This mix of dynamics may not apply to all prosecutors who have campaigned for reform, but Boudin’s reminder should still prompt a rethink of the notion that prosecutions should be “progressive.” This word usually connotes the expansion of the size and cost of government, often without sufficient accountability. In fact, however, policies and practices that seek to allocate scarce resources more effectively and provide public visibility of a prosecutor’s work and performance resonate not only with voters in liberal jurisdictions, but also elsewhere. .

Take the top attorney in Jacksonville, Florida, Melissa Nelson. Nelson won the post of conservative Republican by pledging to reduce the number of young people tried in adult court, identify and correct wrongful convictionsand diverting many defendants with mental health and addictions to specialized courts and treatment programs. At the same time, its balanced approach has included focus prosecutorial resources on serious crimes committed with firearmsseeking both severe penalties where warranted and partner with community violence prevention groupsand advocate for expanded victim services. Since her election in 2016, she has not only fulfilled these commitments but deployed an online dashboard prosecution performance measures, providing greater public transparency. This scorecard is identical to those used by its Democratic counterparts in Milwaukee and Philadelphia, and similar to a dashboard that Boudin enlarged after being originally developed by his predecessor, George Gascon, who is now the DA in Los Angeles and can deal with his own recall election.

The fact is that we must not choose between the right and the left, but between two conceptions of the role of the prosecutor. According to an outdated approach, the only mission of the prosecutor is to send as many people to prison for as long as possible, despite burgeoning research showing that in many cases opting for formal prosecution and prison rather than diversion for those arrested for the most minor crimes increases recidivism. Yet reality has always been more complex than sign in some stores stating “Shoplifters will be prosecuted to the full extent of the law”. Indeed, Americans of all ideologies can appreciate the difference between a random kid stealing a candy bar and organized shoplifting like the “crush and grab“the burglaries that plagued San Francisco and surrounding areas late last year.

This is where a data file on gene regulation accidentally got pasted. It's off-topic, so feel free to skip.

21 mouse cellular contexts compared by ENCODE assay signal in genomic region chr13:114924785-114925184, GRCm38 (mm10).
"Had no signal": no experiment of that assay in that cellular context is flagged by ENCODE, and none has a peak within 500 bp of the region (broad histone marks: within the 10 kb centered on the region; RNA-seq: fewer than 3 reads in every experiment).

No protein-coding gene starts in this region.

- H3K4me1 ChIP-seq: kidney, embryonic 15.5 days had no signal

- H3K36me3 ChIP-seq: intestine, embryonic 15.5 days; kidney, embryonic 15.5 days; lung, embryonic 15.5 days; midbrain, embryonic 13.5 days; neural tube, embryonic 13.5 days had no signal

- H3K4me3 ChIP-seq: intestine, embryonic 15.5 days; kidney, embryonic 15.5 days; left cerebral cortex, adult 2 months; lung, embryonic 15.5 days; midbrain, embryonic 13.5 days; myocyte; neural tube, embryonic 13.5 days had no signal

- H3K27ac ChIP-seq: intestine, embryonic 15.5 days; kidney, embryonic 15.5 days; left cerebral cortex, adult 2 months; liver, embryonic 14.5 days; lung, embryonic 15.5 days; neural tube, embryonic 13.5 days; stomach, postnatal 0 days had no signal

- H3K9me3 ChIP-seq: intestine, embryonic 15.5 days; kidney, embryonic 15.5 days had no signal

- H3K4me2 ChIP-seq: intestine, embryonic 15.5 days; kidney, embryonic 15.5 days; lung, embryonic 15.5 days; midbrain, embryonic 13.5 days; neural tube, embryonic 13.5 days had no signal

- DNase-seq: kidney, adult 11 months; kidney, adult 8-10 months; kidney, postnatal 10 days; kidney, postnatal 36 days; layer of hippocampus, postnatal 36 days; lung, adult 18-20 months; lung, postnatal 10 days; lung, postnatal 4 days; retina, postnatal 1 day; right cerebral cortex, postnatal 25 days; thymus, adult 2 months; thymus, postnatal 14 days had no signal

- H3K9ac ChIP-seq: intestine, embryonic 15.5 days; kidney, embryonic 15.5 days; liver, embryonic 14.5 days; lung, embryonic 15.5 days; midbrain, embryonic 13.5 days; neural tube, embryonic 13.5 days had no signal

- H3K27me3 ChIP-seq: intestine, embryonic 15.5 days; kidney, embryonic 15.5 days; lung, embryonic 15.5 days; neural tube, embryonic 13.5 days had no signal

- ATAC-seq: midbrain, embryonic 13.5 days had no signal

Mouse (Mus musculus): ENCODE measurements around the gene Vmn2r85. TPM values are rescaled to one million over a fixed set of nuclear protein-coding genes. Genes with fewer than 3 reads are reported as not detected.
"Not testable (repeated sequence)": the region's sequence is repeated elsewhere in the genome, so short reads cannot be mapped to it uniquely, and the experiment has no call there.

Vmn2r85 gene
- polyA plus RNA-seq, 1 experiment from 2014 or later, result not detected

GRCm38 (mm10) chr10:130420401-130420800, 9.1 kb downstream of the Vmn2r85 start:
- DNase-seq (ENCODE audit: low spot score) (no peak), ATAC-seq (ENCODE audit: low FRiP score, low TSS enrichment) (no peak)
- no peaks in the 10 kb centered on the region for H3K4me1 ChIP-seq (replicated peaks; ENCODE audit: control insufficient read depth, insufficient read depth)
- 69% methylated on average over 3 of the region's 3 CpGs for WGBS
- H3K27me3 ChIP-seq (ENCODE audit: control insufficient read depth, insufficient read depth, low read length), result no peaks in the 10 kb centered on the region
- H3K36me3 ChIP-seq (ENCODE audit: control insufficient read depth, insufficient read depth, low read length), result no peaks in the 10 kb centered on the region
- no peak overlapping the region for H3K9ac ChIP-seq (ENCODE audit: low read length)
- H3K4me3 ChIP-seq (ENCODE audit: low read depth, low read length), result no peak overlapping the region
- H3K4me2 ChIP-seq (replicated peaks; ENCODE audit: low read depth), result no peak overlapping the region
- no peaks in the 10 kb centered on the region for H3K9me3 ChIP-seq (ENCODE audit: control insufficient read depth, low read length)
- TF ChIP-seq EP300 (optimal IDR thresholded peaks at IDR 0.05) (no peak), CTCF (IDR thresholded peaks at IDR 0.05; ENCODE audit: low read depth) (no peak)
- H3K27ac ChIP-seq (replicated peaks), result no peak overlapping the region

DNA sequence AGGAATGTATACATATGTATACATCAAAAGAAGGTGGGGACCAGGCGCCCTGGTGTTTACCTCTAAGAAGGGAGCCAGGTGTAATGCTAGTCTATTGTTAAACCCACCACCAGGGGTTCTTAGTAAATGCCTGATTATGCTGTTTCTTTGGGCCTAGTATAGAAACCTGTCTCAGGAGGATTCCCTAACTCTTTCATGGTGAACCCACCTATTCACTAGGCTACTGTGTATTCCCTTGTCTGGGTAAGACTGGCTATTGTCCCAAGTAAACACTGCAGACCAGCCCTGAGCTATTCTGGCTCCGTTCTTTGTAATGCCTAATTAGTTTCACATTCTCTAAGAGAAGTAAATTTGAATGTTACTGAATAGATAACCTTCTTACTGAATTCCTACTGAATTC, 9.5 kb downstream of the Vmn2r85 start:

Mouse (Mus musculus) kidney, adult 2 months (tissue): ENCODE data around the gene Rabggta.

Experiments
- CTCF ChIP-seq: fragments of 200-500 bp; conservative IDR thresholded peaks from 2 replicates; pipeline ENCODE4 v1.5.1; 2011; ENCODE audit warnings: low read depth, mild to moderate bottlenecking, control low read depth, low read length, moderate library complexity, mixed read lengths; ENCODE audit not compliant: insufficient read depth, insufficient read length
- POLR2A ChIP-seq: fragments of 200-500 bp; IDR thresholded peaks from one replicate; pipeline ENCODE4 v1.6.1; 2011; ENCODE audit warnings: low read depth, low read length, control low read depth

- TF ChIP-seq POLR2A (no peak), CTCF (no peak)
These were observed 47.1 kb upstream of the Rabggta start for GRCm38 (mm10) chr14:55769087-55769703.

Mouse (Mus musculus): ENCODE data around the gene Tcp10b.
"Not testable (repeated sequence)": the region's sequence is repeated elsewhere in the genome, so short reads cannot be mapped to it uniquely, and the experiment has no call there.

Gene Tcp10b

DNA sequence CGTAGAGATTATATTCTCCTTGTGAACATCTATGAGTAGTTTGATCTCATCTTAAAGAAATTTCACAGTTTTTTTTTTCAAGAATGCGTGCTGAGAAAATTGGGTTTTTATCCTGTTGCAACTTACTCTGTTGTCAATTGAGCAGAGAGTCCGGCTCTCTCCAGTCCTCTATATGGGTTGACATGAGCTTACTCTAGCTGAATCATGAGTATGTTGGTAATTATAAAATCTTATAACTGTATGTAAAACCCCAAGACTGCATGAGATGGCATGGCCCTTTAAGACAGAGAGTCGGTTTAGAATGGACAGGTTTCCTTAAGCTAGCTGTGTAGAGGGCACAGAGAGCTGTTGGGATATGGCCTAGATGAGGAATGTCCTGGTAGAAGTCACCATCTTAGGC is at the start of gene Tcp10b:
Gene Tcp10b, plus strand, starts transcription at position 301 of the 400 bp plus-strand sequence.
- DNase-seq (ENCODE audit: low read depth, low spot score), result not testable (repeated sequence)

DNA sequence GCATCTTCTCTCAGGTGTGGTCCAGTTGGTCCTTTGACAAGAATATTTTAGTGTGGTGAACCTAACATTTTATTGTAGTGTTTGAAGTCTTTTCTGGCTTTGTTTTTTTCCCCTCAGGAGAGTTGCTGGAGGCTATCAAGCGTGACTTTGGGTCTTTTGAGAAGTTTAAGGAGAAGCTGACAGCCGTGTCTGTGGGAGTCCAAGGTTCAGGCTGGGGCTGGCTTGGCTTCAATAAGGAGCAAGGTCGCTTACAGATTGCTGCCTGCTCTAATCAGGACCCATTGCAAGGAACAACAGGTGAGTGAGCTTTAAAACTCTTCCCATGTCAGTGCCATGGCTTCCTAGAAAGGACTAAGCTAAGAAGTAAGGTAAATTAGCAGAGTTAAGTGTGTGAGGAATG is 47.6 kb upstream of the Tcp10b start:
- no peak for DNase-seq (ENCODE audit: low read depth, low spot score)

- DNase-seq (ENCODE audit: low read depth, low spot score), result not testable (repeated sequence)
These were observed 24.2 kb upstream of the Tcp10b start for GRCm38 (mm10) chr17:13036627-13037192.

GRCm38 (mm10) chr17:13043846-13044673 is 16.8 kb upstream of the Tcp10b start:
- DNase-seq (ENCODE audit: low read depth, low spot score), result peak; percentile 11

The alternative model, in which the prosecutor is a “Ministry of Justice,“involves not only reaching a fair resolution in the case at hand, but also weighing the overall impact of how each case is handled on metrics such as reducing recidivism, controlling costs and proportionality in the resolution of cases, regardless of the origin of the victim or the accused.

Ultimately, voters’ decision to reject Boudin is at least largely attributable to local circumstances — and indicates that some jurisdictions have gone too far to keep the wheels of justice from turning during the pandemic. What he does not suggest the existence of a strong public demand that prosecutors give up something other than a punitive impulse.

Sending the most dangerous and chronic offenders to jail so they cannot continue to threaten the public will always be part of a prosecutor’s job, but a broader toolkit and vision is needed to deliver personalized justice to to maximize the use of public resources. If we categorize the prosecution’s vital government function performance as progressive or conservative, it obscures the truth that law enforcement and the balance between security and justice are moral and practical imperatives, rather than ideological crusades. . The recall in San Francisco is over, but a holistic, data-driven prosecution approach is too important to forget.

Comments are closed.